Here's why the River District Auto Spa is different!
Cleaning Door Jambs and Other Filthy Places on an Otherwise Clean Car.
So your car is squeaky clean, waxed and buffed to the max. Your wheels are clean enough to eat off, as is your engine bay. You revel in the shine and gloss of your beautiful ride. You open the door to jump inside and take a drive…
As you sit down, you notice an obscure area, visible only in a flash. You look again; it’s your doorjamb looking straight back at you. It is dark, uninviting, and elusive. As you disregard the neglected doorjamb and start to close the door, a ray of light shines through and lights up the dark crevice: Oh my Goodness!
Photo 1: S2000 Door Jamb Eyesore. White Lithium Grease applied by dealer during scheduled maintenance contrasts starkly with the bright red finish.
Photo 2: Grease has collected for a long time without being challenged. The worst part: the door still squeaked!
Doorjambs serve many purposes. First, they act as a seal between the door and the body, shielding the elements, wind, and temperatures from the cabin. Dirt many times accumulates in the jambs by design and is left to bake and freeze under sun and snow. Even more, these areas usually never get rinsed off when washed. Doorjambs also are the housings to the structures that allow the door to open and close; one or more hinges, door strikers, guides and knobs, each smothered in grease. Vehicle manufacturers and dealers slop up the doorjambs to prevent customer complaints about squeaks and noises from opening and closing the door.
Most people will never look twice at the doorjambs, but that is not the case with a car enthusiast or hobbyist detailer, or you probably would not be on this website this right now.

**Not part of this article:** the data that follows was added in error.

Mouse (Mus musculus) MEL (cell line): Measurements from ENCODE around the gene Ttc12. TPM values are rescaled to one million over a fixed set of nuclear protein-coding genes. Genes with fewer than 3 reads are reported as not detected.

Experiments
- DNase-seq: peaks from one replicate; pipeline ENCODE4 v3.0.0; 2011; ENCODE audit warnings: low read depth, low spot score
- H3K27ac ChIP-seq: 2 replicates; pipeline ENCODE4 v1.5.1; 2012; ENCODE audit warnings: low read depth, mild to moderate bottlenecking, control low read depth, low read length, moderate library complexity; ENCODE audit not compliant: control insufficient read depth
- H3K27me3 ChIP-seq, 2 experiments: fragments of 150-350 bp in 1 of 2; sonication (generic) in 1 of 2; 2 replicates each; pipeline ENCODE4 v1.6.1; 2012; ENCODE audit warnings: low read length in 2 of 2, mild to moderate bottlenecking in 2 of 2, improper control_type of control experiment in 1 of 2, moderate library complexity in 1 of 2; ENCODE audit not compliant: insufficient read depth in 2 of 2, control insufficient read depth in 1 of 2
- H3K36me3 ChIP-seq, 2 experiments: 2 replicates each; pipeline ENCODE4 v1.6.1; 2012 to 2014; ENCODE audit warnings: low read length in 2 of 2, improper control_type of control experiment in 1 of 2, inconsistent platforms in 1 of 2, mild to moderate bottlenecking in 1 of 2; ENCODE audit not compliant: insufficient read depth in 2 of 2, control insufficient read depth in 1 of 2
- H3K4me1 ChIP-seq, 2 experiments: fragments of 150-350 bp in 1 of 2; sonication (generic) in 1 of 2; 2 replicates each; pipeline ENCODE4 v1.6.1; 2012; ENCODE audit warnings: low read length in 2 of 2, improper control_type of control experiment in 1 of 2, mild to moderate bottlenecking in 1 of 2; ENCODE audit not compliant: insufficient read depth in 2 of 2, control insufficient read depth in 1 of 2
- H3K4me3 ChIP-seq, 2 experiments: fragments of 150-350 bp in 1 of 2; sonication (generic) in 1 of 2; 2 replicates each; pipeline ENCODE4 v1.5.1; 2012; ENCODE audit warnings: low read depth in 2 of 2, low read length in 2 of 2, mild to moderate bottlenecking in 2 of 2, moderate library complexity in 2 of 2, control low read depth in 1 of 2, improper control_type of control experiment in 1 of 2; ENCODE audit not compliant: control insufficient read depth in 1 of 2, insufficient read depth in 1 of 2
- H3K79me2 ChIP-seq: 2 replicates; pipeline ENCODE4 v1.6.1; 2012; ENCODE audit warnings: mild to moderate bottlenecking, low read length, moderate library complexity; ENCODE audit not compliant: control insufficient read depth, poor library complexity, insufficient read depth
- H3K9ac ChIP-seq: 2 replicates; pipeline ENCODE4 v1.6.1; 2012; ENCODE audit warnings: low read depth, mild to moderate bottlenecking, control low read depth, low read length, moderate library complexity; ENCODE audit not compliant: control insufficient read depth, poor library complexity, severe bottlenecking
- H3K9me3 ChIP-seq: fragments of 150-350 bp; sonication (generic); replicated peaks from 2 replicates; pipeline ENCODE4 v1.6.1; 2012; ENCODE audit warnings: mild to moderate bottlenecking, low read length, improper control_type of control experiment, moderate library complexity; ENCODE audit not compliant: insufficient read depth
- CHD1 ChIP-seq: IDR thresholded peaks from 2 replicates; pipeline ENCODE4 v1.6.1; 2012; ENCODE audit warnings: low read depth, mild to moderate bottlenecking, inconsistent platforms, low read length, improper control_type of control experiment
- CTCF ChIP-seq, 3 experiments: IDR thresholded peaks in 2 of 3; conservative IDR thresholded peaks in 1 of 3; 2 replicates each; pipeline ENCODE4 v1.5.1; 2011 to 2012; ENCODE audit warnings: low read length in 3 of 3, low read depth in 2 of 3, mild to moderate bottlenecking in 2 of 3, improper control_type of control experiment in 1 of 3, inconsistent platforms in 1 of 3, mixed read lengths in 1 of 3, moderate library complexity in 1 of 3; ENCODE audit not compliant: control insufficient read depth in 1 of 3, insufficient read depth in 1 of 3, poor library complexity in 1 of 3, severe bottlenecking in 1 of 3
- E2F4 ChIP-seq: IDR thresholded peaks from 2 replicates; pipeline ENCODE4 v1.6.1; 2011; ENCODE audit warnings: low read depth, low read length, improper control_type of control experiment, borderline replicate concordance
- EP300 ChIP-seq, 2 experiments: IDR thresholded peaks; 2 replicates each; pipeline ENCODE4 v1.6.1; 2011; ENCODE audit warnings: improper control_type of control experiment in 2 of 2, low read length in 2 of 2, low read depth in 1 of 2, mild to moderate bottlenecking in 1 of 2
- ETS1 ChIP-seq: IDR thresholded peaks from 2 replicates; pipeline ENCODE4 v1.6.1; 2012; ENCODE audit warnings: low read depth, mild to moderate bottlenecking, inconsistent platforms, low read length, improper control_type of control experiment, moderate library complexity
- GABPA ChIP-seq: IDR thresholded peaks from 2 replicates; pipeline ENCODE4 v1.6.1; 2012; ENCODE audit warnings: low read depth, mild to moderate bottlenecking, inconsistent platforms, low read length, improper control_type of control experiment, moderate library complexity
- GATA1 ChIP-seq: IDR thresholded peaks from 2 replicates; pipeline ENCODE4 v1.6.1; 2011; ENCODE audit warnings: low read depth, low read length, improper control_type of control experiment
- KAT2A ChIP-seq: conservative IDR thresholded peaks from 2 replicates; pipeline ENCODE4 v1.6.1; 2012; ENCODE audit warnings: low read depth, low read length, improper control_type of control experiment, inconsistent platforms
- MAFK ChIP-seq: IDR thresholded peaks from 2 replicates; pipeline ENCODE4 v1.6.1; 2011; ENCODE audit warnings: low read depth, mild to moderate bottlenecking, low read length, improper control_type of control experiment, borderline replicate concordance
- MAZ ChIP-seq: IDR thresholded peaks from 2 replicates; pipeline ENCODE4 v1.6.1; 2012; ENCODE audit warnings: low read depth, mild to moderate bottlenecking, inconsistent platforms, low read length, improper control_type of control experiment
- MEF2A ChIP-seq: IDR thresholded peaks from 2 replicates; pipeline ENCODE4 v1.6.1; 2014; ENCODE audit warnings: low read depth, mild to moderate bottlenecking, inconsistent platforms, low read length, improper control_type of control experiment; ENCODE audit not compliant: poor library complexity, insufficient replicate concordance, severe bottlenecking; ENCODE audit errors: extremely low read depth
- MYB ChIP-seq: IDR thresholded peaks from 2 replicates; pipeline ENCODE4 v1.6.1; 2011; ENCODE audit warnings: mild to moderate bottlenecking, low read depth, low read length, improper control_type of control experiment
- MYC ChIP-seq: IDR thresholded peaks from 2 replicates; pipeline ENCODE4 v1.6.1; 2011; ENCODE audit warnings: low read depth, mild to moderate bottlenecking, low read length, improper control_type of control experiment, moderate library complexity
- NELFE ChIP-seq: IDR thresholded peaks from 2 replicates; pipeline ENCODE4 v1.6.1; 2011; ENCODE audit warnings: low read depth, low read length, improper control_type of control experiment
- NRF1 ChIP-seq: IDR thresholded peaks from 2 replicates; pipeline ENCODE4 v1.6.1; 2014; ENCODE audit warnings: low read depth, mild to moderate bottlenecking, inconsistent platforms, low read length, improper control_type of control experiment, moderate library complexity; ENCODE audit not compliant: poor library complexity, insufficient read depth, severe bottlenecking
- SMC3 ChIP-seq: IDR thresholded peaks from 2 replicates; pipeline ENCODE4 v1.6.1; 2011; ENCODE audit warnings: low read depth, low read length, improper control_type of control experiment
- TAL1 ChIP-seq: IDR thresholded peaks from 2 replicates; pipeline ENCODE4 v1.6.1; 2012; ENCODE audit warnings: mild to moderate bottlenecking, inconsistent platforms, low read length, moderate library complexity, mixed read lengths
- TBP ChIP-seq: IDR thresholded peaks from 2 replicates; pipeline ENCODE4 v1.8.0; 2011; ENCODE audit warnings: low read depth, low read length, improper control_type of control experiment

Why clean your doorjambs? It makes it easier to clean in the future. It makes the car look better maintained, and cleaner overall. We really hate seeing filth on our cars any time we get in or out. We’ve wondered if passengers ever notice how bad they are (OK, were). But the best thing about cleaning your doorjambs is you will greatly decrease the risk of rust forming around your doors, and gives you a chance to do an early diagnostics of any problem areas arising. Remember; the dirt, grime, grease, and moisture accumulate in the jambs and can stay there for years. If your vehicle’s roof “gutters” drains into the doorjambs, you have a perfect place for farming rust. This is especially important for domestic pick-up trucks. Once clean and waxed, no dirt will ever last there, and keeping them clean will be a matter of a quick wipe with a Quick Detailer after every other wash or so.
This will also work for trunk jambs, engine bay jambs, behind the fuel door, etc.
So how do we clean them? In a simple word: patience.
Cleaning your doorjambs will take some effort, and crouching down or lying on the floor for the harder to reach areas. This is nothing complicated or difficult so anyone can do it. Set aside about 2 hours in the shade on a cool car. We prefer to do the jambs before
We will refer to all parts of the door to body interface as the “jamb”. This includes the door edges, underneath, the A-pillar jamb area and the B-pillar jamb area. If a 4-door, then the C-pillar jamb areas and rear door edge too. The dirtiest areas are typically underneath the doors, so pay special attention there.